“We expect to receive a high level of interest during round three, with a funding of up to $3 million reflecting the global significance of ADI and the calibre of proposals,” Dan van Holst Pellekaan, the state’s Minister for Energy and Mining, said in a media statement. “ADI is Australia’s most diverse exploration co-funding program, offering support for traditional drilling and geophysics, as well as other non-conventional exploration techniques, frontier logistics support, technology and research innovation.”
Van Holst Pellekaan pointed out that so far, during rounds one and two, funding of $7.4 million was allocated to 36 initiatives.
He also mentioned that round two was heavily over-subscribed, with a total of 76 applications received and 22 projects assessed against the criteria to receive funding.
One of those initiatives was that of Barton Gold (ASX: BGD), a company exploring the Gawler Craton area in central South Australia and which obtained compelling results after being able to use deep ground penetrating radar (GPR) techniques, facilitated by ADI.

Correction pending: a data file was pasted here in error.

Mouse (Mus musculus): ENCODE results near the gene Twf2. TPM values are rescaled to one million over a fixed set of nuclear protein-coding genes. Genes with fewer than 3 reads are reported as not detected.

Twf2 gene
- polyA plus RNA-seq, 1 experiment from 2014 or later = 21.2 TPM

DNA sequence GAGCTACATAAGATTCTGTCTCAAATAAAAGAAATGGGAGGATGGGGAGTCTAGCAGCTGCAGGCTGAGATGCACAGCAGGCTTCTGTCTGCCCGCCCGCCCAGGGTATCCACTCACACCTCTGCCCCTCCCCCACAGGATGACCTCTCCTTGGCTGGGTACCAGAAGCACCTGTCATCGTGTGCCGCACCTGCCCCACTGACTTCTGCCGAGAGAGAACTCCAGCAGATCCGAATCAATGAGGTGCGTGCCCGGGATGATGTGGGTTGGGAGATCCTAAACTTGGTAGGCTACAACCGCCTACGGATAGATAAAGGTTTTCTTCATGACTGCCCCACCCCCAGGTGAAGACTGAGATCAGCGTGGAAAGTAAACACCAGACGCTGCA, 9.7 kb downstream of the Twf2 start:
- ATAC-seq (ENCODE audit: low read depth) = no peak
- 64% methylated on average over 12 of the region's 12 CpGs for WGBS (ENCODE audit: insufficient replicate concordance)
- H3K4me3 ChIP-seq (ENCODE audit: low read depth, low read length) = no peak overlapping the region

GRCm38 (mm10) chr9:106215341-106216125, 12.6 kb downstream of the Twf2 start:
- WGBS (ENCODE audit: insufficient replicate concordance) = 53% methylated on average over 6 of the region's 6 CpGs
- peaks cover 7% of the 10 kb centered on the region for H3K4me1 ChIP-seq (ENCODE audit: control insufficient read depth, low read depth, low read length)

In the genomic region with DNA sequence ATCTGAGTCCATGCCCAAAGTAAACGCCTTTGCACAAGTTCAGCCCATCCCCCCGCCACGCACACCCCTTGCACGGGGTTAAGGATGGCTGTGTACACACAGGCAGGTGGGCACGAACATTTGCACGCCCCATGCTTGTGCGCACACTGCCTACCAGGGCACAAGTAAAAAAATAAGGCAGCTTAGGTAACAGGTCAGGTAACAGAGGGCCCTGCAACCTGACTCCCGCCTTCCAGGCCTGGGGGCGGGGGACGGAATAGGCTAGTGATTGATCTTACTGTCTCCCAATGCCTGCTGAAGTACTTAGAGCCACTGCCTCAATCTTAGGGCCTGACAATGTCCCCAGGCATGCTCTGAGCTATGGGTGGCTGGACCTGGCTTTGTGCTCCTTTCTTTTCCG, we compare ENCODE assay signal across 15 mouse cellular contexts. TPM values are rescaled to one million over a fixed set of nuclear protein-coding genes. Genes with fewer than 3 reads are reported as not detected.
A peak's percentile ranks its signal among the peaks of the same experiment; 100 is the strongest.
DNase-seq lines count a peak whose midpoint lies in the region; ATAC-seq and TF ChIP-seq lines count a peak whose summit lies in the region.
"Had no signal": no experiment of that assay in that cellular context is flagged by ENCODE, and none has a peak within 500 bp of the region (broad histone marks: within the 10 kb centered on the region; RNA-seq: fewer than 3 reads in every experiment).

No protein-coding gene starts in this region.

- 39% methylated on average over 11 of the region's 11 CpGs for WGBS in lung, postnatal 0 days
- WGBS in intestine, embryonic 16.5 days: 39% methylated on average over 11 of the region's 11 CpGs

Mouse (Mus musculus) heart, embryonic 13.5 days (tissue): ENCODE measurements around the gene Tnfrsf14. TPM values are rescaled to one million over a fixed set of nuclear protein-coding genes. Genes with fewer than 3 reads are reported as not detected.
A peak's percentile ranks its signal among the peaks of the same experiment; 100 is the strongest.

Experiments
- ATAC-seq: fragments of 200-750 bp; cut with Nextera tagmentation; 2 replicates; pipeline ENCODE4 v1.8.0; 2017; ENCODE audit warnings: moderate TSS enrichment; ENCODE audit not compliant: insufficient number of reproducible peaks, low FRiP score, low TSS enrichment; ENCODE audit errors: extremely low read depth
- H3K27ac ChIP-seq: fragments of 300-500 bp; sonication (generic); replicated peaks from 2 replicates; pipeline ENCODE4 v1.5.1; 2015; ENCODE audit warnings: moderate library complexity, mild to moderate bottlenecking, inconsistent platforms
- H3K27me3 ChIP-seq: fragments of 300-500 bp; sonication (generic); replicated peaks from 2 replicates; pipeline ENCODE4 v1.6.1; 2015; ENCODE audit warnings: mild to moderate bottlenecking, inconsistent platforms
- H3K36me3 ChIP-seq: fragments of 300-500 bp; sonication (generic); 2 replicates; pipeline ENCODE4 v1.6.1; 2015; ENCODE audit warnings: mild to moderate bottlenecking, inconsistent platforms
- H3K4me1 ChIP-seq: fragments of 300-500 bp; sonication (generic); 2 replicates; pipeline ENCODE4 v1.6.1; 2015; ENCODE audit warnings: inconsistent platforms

“The technique has not only found over 25 shallow new structures but also their orientation, giving us clear, shallow targets for precise, high-efficiency and low-cost drill testing,” Barton Gold’s managing director and CEO, Alexander Scanlon, said in the press brief. “We are looking at an order of magnitude gain in cost and time to target delineation, acquiring these targets for less than $200,000 over a 1-2 month period, versus $2-3 million of drilling over a 1-2 year period of time.”
For van Holst Pellekaan, Barton’s recent success is an example of the benefits of the ADI not only delivering results for a single company but also prompting public sharing to help other explorers unlock new discoveries.